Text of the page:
In his book This is Awkward: How Life’s Uncomfortable Moments Open the Door to Intimacy and Connection, Sammy Rhodes says,

Awkwardness is an invitation to vulnerability, and vulnerability is where intimacy and connection are born….  The moment [Adam and Eve] began to tell God what they had done [Gen 3:10] was the same moment God began to cover their shame [3:21]. This seems to be something like a principle in the Bible. The more you get to know God, the more you get to know yourself in all your awkwardness; and the more you get to know yourself, the more you get to know God in all his grace and mercy (pg. 11).

Humans have been historically awful at admitting their weaknesses to anyone else; and this summer, I want to do my best to allow vulnerability and awkwardness to reign. Whether I’m talking with patients in a hospital or hanging out with close friends, I do not want to live a life in which I’m continually trying to hide who I am around people. I want to live my life a with a #NoFilter mindset. I want to “embrace my awkwardness” as Sammy Rhodes says (you can read his story in tweet form here) and let people know that I am unashamed of my flaws, because I will have no other choice when my flaws are the only things people can see. And I think it would be best for all of us if we chose to live the same way.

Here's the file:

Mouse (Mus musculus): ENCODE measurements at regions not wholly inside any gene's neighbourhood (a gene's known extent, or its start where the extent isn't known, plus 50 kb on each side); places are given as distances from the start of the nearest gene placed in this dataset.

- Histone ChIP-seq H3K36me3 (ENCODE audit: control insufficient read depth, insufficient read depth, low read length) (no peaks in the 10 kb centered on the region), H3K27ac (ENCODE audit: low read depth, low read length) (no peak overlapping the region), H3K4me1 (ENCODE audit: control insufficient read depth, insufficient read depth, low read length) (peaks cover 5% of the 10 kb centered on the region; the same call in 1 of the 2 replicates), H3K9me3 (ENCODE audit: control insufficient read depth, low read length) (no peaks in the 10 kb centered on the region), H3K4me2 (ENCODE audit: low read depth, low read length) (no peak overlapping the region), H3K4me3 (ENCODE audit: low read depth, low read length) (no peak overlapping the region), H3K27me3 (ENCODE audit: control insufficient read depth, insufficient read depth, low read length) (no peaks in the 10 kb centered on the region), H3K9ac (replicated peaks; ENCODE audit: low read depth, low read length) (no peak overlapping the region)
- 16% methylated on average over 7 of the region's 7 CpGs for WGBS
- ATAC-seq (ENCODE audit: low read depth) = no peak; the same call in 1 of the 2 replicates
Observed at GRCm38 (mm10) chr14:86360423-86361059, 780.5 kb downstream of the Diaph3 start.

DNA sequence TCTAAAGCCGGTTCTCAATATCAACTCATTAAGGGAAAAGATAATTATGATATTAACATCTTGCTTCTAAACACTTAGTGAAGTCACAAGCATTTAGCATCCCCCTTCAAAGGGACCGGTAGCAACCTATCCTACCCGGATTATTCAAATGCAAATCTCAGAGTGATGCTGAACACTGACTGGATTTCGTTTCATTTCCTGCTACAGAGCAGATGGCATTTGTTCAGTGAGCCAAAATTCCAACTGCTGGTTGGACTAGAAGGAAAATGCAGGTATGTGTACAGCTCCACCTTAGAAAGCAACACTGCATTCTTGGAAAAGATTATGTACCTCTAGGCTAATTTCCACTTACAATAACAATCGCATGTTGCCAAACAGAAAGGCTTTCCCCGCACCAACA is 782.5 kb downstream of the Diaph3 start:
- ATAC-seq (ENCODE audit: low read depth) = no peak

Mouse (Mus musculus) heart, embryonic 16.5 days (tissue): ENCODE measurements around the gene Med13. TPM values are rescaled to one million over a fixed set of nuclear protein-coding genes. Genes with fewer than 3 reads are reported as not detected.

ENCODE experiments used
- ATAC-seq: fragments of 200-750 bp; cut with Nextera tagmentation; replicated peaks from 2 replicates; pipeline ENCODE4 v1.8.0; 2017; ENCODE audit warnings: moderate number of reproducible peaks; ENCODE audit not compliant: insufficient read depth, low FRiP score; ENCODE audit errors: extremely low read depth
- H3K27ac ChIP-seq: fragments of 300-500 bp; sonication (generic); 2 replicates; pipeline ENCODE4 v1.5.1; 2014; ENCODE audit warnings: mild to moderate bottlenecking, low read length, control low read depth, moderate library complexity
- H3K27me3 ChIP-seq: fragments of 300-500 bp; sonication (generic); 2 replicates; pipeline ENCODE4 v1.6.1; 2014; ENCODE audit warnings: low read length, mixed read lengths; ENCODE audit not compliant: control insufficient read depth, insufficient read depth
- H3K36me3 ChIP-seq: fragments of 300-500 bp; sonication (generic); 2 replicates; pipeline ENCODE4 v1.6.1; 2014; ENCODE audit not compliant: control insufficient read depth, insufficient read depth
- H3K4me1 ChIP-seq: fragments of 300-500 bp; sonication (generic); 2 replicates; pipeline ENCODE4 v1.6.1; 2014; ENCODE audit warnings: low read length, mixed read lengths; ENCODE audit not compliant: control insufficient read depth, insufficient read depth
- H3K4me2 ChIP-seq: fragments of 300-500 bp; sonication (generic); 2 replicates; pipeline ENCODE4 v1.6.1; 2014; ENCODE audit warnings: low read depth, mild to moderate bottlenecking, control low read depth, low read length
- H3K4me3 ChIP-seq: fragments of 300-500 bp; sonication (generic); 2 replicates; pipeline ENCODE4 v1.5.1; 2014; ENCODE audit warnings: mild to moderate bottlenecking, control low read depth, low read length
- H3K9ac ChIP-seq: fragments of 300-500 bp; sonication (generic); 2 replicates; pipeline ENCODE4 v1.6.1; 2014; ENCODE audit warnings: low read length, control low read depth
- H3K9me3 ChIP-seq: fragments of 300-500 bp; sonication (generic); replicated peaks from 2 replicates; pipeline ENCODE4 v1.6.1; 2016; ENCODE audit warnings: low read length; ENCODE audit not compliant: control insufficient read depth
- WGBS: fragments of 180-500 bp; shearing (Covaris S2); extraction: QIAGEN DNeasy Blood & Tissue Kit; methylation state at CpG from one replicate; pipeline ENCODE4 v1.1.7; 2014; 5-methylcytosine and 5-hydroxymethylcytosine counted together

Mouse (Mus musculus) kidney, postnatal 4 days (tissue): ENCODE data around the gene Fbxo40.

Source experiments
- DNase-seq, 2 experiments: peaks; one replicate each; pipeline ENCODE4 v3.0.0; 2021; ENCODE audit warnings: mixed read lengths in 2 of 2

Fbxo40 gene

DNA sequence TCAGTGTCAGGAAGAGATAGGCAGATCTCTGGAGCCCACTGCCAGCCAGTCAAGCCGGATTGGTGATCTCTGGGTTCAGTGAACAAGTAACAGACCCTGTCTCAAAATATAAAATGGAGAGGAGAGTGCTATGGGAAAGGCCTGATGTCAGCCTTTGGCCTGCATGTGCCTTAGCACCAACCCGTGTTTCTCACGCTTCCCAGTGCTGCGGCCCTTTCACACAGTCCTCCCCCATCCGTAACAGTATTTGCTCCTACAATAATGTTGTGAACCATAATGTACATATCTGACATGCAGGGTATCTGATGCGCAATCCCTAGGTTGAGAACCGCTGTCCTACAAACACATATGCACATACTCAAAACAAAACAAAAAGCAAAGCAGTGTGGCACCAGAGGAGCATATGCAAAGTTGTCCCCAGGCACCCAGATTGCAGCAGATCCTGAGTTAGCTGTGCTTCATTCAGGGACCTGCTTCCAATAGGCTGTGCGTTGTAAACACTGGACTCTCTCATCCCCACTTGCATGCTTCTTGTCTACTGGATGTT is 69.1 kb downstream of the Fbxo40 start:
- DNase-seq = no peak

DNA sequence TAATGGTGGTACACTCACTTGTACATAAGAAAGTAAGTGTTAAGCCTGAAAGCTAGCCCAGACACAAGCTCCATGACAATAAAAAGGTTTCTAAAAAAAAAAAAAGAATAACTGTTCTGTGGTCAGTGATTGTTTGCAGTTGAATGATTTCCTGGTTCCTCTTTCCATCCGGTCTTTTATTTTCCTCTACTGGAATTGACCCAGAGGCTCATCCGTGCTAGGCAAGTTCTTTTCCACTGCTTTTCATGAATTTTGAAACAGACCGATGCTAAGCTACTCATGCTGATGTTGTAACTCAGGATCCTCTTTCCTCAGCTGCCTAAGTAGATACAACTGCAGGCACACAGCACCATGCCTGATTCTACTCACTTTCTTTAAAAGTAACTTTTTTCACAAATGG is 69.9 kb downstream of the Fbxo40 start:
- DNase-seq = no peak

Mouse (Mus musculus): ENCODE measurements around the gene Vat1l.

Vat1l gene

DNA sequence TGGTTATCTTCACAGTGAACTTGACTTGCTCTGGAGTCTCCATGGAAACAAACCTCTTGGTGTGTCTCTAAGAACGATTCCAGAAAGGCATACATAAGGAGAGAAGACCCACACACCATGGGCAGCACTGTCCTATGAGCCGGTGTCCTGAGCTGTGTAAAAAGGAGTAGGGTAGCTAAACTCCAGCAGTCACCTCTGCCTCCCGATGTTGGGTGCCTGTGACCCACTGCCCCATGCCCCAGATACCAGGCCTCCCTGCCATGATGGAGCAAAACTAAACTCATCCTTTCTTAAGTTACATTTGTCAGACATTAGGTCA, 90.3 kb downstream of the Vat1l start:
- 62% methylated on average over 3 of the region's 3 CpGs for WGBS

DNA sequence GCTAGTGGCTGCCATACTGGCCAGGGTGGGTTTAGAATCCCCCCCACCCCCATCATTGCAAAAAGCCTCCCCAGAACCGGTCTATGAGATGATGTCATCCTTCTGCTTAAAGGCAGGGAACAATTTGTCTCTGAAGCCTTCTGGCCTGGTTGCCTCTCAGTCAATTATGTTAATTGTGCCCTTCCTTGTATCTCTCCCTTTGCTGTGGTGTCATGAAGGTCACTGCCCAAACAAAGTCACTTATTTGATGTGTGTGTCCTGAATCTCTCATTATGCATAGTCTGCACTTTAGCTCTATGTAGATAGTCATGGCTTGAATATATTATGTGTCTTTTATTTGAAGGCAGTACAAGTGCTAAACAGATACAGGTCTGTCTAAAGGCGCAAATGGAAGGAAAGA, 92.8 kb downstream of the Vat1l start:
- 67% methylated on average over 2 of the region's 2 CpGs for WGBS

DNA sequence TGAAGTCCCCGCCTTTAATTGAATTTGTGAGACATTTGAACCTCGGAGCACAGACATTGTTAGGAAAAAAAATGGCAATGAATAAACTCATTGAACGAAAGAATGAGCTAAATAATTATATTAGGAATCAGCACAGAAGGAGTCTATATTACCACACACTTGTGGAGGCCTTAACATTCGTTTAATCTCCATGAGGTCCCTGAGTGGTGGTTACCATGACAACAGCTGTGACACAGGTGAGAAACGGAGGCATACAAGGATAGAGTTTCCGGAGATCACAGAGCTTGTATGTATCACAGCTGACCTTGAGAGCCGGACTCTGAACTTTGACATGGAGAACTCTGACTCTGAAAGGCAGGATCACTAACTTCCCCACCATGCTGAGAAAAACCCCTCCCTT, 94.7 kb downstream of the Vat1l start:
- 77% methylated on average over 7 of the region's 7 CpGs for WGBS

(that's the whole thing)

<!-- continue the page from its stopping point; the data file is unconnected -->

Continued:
I hope to have a new post on my internship up every week, but until then, thanks for reading.